My mother opens my nightgown and sticks the thermometer under my arm. “Hold it tight against your side and don’t move,” she says, checking her watch. “How long?” I ask. “Five minutes, as always. Be patient,” she says. After an eternity, she takes out the thermometer and frowns at the mercury. “Mare de Deu! Thirty-eight point five!” she cries, shaking down the thermometer.
I know what this means: anything above thirty-seven degrees centigrade leads to what my mother calls “a good sweating.” It begins with my swallowing an aspirin dissolved in a teaspoon of water. Then my mother lays a lasagna of covers on me—a couple of thick woolen blankets topped by a feather-stuffed duvet. For a while my temperature continues to rise, and I lie shivering under the blankets, feeling as if my bones have turned to ice.
But as the fever drops the shivering gradually diminishes. The ice in my bones melts away. And then I feel hot, so hot that I start to fling the covers off. But my mother has been watching for this moment. “No, no,” she says, pressing down the comforter and the blankets. “You must lie still and sweat, or you won’t get well.” “How long?” I ask. “You’re not nearly there yet. You have to be patient,” she says.
My hair sticks to my face. My flannel nightgown is glued to my legs so that I can’t turn on my side. “Shhh!” my mother says, “don’t move.” She tells me the story of Jordi pastoret , a shepherd boy who lives on a mountain with his sheep and his dog. How I envy him his mountain, his sheep, and especially the dog!
Eventually, I give in to the appalling heat. I stop listening to the story and just go limp. My mother takes my temperature again. “Thirty-six point five, thank God!” she says and draws back the covers. She peels off my sodden nightgown, rubs me down with alcohol and dresses me in a dry nightgown. Meanwhile, the maid has put fresh sheets on the bed. I lie back down, the heat and stickiness replaced by a cool dryness. The ordeal is over.
But only temporarily. If my fever spikes again, there is another aspirin, and another sweat. If the fever stays down, I nevertheless have to spend the next day in bed, an entire day when my arms and legs seem to take on a life of their own and, like unruly horses, have to be restrained by sheer willpower from leaping out of bed and taking me with them. I spend those endless days practicing patience, making mountains and valleys with my legs under the covers (“Do not throw your covers off. You’ll get sick again!”) and staring up at the familiar cracks in the ceiling, imagining the outlines of faces and hands, the same faces and hands that will be there waiting for me when I get sick again.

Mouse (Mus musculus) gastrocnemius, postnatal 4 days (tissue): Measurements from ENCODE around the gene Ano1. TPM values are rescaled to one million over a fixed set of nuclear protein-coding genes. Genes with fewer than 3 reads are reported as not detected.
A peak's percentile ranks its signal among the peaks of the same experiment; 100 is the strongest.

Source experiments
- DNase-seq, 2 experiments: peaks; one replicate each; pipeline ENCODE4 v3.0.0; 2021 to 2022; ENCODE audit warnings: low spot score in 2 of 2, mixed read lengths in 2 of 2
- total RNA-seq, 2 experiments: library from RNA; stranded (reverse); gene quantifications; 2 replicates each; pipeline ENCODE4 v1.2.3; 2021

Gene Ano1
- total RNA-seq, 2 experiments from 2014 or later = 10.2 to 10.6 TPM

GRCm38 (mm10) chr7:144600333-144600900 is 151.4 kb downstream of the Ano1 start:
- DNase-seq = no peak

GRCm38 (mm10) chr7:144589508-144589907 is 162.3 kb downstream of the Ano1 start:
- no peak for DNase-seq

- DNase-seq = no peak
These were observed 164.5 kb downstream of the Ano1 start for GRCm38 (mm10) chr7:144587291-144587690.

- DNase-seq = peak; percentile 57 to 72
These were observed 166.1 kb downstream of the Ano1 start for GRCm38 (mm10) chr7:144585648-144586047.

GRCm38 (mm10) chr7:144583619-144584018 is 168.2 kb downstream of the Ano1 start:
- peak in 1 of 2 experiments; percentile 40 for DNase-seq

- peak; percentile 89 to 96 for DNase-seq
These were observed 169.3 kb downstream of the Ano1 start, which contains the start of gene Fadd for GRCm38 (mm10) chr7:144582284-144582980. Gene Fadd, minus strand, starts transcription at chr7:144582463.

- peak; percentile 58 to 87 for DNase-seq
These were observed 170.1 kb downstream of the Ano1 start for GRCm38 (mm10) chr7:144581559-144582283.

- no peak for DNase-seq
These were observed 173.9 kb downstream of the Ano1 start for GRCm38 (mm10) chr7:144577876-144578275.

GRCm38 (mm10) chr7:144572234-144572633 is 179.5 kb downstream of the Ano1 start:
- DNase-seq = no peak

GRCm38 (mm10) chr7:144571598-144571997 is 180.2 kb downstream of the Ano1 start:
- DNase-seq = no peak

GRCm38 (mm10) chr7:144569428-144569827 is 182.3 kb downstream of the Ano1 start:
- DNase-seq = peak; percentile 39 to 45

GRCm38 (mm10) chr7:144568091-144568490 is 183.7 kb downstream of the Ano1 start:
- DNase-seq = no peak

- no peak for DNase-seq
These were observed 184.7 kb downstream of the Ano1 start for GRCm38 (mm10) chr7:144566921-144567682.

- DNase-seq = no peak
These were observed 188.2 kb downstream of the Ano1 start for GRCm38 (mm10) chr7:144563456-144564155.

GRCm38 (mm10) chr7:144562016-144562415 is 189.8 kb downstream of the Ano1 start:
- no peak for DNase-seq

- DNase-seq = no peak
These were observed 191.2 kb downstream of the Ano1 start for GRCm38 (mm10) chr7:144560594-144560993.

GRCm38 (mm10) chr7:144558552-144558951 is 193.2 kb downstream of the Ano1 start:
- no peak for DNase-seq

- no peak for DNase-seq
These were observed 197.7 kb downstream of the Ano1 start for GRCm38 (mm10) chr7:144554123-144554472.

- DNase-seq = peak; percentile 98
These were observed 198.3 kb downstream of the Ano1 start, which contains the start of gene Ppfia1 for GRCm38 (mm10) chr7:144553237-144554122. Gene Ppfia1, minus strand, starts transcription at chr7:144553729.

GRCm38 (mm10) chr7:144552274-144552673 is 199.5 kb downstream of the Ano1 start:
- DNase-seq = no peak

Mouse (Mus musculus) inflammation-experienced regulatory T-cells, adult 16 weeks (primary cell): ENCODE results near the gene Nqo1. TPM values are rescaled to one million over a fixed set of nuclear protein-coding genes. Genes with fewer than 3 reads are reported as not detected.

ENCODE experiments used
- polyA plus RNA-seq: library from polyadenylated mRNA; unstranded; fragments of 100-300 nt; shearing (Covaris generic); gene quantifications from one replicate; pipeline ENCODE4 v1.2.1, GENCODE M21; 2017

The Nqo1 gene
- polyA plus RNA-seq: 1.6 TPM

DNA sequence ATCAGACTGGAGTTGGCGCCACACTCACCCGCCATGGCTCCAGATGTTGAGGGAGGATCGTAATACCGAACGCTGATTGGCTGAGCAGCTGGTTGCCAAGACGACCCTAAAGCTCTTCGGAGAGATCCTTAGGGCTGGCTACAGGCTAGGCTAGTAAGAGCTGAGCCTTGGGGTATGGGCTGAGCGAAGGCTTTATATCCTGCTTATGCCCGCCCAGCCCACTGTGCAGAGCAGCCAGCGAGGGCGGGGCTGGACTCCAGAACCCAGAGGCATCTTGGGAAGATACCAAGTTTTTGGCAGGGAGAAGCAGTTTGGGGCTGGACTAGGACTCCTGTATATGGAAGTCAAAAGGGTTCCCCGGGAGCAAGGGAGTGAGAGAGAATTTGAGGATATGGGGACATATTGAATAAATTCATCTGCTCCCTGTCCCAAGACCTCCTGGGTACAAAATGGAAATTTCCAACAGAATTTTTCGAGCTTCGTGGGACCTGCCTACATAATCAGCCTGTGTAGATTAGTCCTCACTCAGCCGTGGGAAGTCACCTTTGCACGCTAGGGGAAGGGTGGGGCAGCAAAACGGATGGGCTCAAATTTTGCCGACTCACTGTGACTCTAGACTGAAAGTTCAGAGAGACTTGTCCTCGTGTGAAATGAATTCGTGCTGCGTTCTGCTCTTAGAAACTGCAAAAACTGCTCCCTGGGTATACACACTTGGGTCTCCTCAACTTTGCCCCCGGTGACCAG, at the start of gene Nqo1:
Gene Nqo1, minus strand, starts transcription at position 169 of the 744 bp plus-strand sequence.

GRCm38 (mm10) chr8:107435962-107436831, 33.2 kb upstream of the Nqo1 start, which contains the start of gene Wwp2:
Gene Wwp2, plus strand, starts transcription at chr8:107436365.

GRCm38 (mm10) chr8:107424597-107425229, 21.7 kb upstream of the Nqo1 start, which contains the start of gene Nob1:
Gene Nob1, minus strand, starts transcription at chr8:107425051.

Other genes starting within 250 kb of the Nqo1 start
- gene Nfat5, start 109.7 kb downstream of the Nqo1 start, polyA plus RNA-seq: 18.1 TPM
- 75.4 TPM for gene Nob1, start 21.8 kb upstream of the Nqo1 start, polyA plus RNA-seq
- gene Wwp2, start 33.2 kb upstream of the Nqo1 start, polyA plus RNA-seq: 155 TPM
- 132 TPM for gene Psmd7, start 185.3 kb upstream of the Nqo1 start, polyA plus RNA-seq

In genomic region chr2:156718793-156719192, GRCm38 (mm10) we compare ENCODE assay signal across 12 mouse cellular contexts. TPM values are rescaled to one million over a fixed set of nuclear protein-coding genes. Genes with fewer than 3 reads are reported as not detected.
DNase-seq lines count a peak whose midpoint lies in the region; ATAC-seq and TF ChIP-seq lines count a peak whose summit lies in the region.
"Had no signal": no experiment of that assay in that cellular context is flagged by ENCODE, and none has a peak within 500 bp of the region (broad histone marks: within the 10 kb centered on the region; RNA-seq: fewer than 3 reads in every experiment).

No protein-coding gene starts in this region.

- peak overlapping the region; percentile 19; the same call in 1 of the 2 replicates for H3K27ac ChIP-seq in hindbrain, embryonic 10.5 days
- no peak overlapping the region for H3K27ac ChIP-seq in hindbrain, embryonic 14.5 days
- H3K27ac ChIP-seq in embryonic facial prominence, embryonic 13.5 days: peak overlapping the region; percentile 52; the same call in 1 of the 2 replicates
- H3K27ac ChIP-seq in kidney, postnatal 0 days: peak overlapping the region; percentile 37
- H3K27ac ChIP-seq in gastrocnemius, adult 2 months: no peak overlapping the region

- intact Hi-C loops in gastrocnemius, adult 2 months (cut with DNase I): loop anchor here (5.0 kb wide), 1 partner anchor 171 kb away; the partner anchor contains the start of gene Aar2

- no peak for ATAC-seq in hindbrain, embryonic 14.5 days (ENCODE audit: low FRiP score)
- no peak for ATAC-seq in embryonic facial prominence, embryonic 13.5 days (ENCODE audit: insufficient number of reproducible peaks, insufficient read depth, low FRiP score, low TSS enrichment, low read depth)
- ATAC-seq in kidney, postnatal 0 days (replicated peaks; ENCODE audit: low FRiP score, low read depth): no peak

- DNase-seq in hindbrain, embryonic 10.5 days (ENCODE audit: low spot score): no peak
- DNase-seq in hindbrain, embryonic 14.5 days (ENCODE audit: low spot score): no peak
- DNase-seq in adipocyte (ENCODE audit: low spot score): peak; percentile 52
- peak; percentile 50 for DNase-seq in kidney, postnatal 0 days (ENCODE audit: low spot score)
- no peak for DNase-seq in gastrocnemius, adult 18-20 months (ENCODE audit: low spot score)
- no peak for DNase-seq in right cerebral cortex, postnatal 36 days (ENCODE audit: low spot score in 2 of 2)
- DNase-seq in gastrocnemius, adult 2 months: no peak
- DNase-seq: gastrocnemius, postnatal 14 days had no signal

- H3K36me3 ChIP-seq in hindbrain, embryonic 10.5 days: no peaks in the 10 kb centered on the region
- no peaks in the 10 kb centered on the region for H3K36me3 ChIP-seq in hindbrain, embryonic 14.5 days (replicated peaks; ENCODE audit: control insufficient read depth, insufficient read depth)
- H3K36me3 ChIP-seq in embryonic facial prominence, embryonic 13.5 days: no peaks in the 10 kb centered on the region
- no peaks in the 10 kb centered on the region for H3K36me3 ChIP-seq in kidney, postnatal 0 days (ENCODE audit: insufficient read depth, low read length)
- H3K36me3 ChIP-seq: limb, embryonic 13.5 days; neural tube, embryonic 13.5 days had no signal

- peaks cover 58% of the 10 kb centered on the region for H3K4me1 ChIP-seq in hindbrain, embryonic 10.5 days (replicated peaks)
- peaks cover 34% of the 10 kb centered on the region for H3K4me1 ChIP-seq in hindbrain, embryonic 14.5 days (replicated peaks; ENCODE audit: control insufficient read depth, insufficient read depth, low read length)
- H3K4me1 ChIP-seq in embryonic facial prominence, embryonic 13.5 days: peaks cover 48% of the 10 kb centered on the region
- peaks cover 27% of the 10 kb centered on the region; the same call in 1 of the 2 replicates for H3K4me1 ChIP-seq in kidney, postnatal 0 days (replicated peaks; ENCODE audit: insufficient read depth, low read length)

If the aspirins and the sweats don’t work right away, my mother calls Dr. Contreras. He is young and usually in a hurry, and I hate him because every time he sees me he mimics the terrified shrieks with which I used to greet him when I was a baby. He doesn’t seem to notice my grown-up self control. Impatience radiates from him as he unbuttons my nightgown and puts the stethoscope to my chest and then my back. I recoil at the warmth of his head, the smell and scratchiness of his dark hair. “Be still,” he says. Then he stands up, snaps his bag shut and says to my mother, “She’ll be fine. Try not to look at her so much.”
But what else was there for my mother to do, if not look at me? The troubles of my early months—her failure to produce enough milk, my endless crying—must have shaken her self-confidence as a mother. In addition, she, my father, their families and the entire country had barely survived a bloody civil war. All of a sudden, with peace on the streets and a new husband and a child of her own, life seemed suspiciously good. “I felt as if God were standing over me with a stick, ready to bring it down on my head,” she told me many years later.
It was no wonder that she regarded my existence as a precarious gift, something that could be taken away from her at any moment. So she watched me day and night, feeling my forehead for the onset of fever and making sure I wore a sweater when the merest cloud obscured the Mediterranean sun. For my part, I accommodated her with an endless stream of sore throats, earaches, flus and indigestions that gave interest and drama to her days.
Of all those early illnesses, one shines out as a time of great happiness. Like most of my generation, I had my tonsils removed. My maternal grandmother came to visit while I recovered, and she brought me a chick from her farm. She had chosen him because he had a defective leg, which meant he couldn’t run very far. He was just past the adorable fuzz-ball stage. His pale primary feathers were already poking out of his little wings, and I could see his future comb beginning to part the yellow down on top of his head. In chicken years, he was probably about my age.
The moment my grandmother put him on the bed, my sore throat and my boredom disappeared, and an inexpressible contentment came over me. I no longer felt the least desire to get out of bed. Instead, I wanted to spend the rest of my life lying in that quiet room, with my hand on those soft, warm feathers, and those thrilling cheeps in my ears: my first experience of the mysterious power of an animal’s companionable presence. (To be continued.)